Family Matters No. 93 - December 2013

From training to practice transformation

Implementing a public health parenting program
Sally Gaven and Janet Schorer


The Triple P Positive Parenting Program is a public health parenting intervention aimed at reducing risk factors associated with poor developmental outcomes in children. In 2007, the New South Wales Government funded universal free access the program for all families with children aged between three and eight years. Two years later, Nexus Management Consulting was commissioned to evaluate the impact of the initiative on processes and practices and child and parent outcomes, as well as cost effectiveness. This article provides an overview of the evaluation's key findings, focusing on the implementation challenges of achieving population reach with a public health parenting program.

Parenting is an intensely private journey, both joyful and fraught, and often traversed in the wee dark hours in lonely conditions, or perhaps more dauntingly in the full glare of a shopping centre crowd. But parenting is also critical to many aspects of public health. Longitudinal research such as the Christchurch Health and Development Study, which has followed 1,265 New Zealanders from birth to adulthood, shows that childhood conduct disorder may be the most important determinant of problematic lifelong development - being strongly associated with imprisonment, drug dependence, mental illness, early parenthood, inter-partner violence and suicide (Fergusson, Boden, & Horwood, 2009).

A wealth of evidence shows that the most successful intervention for childhood conduct problems is parent management training that is based on social learning and behaviour modification methods, such as the Triple P: Positive Parenting Program® developed by Professor Matthew Sanders and colleagues at the University of Queensland (Fergusson et al., 2009; Nexus Management Consulting, 2009). While a recent systematic review and meta-analysis by Wilson et al. (2012) of Triple P evaluations worldwide has pointed to specific weaknesses in the research design of many of these studies (such as small sample size, selective reporting bias and a focus on short-term effects), this does not discount the evidence for parent management training, but does highlight the importance of continual (but cost-effective) improvements to social research and the need to focus on how evidence-based programs are implemented.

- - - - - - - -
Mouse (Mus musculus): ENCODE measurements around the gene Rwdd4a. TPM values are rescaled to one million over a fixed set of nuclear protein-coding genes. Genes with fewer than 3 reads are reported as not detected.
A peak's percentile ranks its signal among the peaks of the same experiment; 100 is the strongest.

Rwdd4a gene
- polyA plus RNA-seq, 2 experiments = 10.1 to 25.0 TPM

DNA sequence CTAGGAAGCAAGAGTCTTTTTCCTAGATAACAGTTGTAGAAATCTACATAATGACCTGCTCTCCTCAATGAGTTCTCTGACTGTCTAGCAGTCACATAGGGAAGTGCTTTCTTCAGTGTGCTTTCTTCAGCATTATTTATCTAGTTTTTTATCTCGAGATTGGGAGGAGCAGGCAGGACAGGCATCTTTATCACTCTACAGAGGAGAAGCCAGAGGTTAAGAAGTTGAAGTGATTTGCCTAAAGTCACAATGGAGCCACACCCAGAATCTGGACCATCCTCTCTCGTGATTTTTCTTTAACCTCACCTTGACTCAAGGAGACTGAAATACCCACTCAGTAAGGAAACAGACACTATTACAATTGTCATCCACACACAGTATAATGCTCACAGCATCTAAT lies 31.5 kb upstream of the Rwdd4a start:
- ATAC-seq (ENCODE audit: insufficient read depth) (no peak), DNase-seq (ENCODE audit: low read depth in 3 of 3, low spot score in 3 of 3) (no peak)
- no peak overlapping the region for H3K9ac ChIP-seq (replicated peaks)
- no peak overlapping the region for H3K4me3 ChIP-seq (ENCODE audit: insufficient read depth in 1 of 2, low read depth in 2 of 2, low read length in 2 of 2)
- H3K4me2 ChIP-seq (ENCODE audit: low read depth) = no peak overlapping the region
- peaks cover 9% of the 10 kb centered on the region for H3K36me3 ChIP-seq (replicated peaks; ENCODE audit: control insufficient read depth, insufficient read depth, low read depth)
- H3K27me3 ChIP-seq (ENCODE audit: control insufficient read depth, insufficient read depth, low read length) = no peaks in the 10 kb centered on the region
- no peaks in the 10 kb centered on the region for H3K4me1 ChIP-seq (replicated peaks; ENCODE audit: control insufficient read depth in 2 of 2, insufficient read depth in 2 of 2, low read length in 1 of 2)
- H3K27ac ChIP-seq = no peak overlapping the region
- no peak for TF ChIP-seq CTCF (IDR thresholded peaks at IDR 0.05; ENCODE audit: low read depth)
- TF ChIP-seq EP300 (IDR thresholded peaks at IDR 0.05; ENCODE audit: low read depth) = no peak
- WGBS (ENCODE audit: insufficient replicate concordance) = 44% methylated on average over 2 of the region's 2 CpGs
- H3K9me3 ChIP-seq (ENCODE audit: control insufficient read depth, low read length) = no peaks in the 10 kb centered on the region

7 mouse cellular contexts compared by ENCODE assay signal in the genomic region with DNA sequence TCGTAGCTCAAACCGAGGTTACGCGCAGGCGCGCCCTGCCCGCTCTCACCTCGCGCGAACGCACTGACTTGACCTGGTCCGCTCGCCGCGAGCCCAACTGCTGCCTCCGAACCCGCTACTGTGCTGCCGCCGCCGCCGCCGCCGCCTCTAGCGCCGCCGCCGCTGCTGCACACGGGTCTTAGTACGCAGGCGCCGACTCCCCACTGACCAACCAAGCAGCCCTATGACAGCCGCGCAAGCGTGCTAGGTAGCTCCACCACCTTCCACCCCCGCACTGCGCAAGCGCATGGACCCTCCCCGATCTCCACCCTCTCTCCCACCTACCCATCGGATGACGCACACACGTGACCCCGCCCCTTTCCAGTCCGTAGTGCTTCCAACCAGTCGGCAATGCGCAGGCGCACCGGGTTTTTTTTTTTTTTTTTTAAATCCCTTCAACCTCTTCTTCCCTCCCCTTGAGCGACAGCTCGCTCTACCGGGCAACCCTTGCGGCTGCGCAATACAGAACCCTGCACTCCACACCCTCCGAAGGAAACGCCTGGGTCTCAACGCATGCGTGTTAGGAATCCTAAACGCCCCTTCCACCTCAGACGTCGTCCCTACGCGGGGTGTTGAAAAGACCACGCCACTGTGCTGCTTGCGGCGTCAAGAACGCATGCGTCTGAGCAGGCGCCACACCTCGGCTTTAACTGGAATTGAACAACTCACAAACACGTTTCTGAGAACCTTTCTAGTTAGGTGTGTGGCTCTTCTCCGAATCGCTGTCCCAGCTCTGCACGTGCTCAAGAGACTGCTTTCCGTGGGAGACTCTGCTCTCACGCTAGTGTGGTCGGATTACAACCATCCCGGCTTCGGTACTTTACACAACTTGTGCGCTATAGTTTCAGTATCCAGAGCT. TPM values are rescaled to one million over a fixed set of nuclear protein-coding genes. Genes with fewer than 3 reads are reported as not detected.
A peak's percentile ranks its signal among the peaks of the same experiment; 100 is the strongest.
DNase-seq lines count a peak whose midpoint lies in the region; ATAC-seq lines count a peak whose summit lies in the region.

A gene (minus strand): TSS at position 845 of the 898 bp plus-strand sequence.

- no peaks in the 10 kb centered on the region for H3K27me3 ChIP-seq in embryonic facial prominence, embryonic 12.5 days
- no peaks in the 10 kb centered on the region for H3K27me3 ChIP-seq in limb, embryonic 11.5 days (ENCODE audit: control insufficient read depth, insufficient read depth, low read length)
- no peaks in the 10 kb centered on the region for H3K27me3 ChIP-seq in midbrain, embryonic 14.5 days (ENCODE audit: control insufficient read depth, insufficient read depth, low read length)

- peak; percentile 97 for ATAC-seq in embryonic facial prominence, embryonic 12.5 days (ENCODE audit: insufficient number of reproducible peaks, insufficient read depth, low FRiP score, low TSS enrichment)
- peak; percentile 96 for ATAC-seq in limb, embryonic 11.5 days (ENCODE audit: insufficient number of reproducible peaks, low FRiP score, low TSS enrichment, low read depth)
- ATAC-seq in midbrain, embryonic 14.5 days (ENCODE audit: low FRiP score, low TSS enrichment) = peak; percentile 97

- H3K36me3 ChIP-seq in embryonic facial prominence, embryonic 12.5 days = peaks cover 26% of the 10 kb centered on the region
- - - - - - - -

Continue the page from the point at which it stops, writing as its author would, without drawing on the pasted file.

The NSW Government began a public health implementation of Triple P in 2008, which was evaluated with an emphasis on what happens after practitioners are trained in an evidence-based program, and how implementation issues affect the changes it creates for families - in the population and in the practice of working with families (Nexus Management Consulting, 2011).

Going public: Triple P

While Triple P began on a small scale as an individually administered training program for parents of disruptive preschool children (Sanders & Glynn, 1981), it has evolved over the past 25 years into a comprehensive public health model of parenting education. Inspired by examples of large-scale health promotion studies that targeted behaviours such as smoking, sedentary lifestyle and unhealthy diets (Farquhar et al., 1985), Matthew Sanders and colleagues developed an evidence-based system of parenting intervention targeting the whole-of-population level.

Triple P now represents a coordinated system of training and accreditation for practitioners across various fields of health, education, child care, general practice and social welfare. Over 62,000 practitioners have undertaken Triple P training in countries including Australia, New Zealand, Singapore, Hong Kong, Canada, United States, England, Scotland, Belgium, The Netherlands, Curacao, Republic of Ireland, Japan, Germany, Switzerland, Sweden and Iran, with large-scale implementation taking place in several of these countries (Sanders & Murphy-Brennan, 2010; Sanders et al., 2008).

Triple P includes five different levels of intervention, and the NSW implementation of Triple P offers Level 2 Seminars (three developmental guidance seminars aimed at all parents) and/or Level 4 Groups (a series of eight intensive sessions for parents of children with behavioural difficulties) free of charge to all parents of children aged 3 to 8 years. Triple P forms part of the Families NSW prevention and early intervention efforts, jointly delivered by the NSW Department of Family and Community Services (FaCS), Department of Education and Communities (DEC), and Ministry of Health, in partnership with families, community organisations and local government.

Led by FaCS, the implementation was resourced with $5 million from the NSW Government, over four years, to provide:

  • governance via interagency Triple P Working Groups;